What the Aereo Decision Means for Tech and Cloud Computing
As Aereo gropes for a way forward after a U.S. Supreme Court ruling all but shuttered it on June 25, most experts who have followed the case do not seem overly concerned that the decision could have broader repercussions for the tech industry.
Most intellectual-property and technology lawyers I've spoken with since the decision have been quick to praise the majority opinion, written by Justice Stephen Breyer, as having such an extraordinarily narrow focus that it negates interpretations that could stifle cloud-computing companies that facilitate sharing of copyrighted material, such as movies or songs. Such companies are among the hottest pre-IPO tech companies going, and include the likes of Box and Dropbox.
"I think he wrote an opinion that is narrowly tailored to the facts, and will not provide much ammunition to the broadcasters or anyone else to target tech companies that are not mimicking cable TV," said Andrew Baum, a partner at law firm Foley & Lardner in New York, who specializes in intellectual property. Aereo, of course, came up with a workaround to cable TV, by "renting" its customers dime-sized antennas that plucked broadcast TV channels like CBS and NBC as old-school rooftop antennas once did. (The first statement from the company released after the Supreme Court's decision on June 25 revealed a resolve to carry on, albeit without many specifics. But on June 28, the company announced it would "pause our operations temporarily," essentially effective immediately.)
An encouraging sign came two months ago, during oral arguments, when multiple justices expressed concern that a broad ruling could unintentionally affect online file-sharing or storage. And the majority opinion made ample note of areas it was not concerned with dictating.
"We have not considered whether the public performance right is infringed when the user of a service pays primarily for something other than the transmission of copyrighted works, such as the remote storage of content," the decision read, suggesting that DVR-type storage-for-playback services are exempted from the decision.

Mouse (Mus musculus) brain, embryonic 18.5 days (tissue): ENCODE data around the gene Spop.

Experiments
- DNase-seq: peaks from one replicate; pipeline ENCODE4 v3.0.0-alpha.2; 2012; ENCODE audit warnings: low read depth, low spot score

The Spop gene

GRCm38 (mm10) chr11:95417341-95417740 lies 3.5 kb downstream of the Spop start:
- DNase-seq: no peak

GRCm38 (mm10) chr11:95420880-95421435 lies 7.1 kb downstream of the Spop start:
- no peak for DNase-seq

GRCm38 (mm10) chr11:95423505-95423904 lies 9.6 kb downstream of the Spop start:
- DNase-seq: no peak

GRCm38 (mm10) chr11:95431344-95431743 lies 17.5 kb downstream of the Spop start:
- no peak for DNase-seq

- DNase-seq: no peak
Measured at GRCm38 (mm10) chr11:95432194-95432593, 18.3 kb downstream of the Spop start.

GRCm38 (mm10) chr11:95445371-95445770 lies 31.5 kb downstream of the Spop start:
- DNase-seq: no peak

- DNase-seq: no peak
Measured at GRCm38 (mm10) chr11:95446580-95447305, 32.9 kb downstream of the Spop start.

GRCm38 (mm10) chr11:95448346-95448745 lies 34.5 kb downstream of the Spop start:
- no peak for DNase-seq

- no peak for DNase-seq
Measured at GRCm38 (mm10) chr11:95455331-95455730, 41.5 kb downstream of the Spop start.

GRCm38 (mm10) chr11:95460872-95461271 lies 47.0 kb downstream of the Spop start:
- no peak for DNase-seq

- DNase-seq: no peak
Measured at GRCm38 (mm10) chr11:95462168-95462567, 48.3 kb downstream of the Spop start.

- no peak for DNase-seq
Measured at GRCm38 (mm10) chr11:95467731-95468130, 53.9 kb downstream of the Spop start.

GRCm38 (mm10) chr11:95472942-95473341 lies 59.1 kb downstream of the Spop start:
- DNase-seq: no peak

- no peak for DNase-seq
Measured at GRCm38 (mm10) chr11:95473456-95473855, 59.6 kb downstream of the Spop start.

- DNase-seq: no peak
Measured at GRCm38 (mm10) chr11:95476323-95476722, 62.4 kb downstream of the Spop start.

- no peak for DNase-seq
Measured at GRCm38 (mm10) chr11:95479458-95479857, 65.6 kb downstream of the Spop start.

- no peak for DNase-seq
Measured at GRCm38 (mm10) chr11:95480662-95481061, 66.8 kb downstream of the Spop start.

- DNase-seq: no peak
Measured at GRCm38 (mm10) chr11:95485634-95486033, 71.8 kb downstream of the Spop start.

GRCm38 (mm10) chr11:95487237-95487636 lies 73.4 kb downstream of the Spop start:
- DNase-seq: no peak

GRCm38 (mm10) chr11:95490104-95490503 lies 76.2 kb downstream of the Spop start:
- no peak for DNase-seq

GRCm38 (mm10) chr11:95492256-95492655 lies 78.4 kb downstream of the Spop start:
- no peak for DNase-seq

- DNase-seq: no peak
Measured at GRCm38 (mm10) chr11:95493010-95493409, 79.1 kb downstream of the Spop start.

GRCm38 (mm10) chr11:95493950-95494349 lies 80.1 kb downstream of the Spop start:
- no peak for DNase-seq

Others say: not so fast. That area not addressed--DVR-in-the-cloud--may need to be sussed out by future court cases, because currently it's a legal grey area.
Who is directly affected? Some services provided by FilmOn, an Aereo competitor in the United States and also operates in Europe, which has also streamed network content over the Internet to customers.
Aereo contends there is a lot to digest from in the decision, and its dissenting opinion, made by three justices, who did not feel Aereo's service in fact constituted an act of "public broadcast" of copyrighted material.
But others think the fear of a ruling stifling cloud-computing companies was always overplayed, and now is extremely low.
"It was 'Chicken Little the sky is falling!'" says Andrew Goldstein, a partner at the firm Freeborn & Peters. "Aereo rallied the tech community behind them and raised the fears, but the majority opinion is as narrow as it could be, and as deferential as it could be to future technology."
And David Wittenstein, a partner at Cooley LLP in Washington, D.C., said the court signaled it would be more sympathetic to other cloud-based services than it was to Aereo, which it regarded as having exploited a legal loophole.
"With respect to Aereo, I think that the cloud-services argument was just an attempt to improve their position," he said. "They recognized that they themselves did not have a sympathetic business model, but that people would not be happy to have other cloud-computing operators shut down."
The case will be back in the hands of the New York District Court soon, where an injunction against Aereo is slated to be issued--unless a settlement happens first. And beyond that timeline, Congress could still decide to take up the issue, as it did with the Millennium Copyright Act in 1998, notes Jason Bloom, a partner at the law firm Haynes and Boone.
"If I was a certain kind of cloud computing company that allowed streaming of videos or music, or remote storage that provided DVR-like playback, I might be a little bit nervous," Bloom said. "They could be open to [lawsuits], and Congress may have to make long-term decisions there."
Of course, if we have to wait for Congress to act, waiting for clarity will be a long-term issue itself.
CHRISTINE LAGORIO-CHAFKIN | Staff Writer | Senior Writer
Christine Lagorio-Chafkin is a writer, editor, and reporter whose work has appeared in The New York Times, The Washington Post, The San Francisco Chronicle, The Village Voice, and The Believer, among other publications. She is a senior writer at Inc.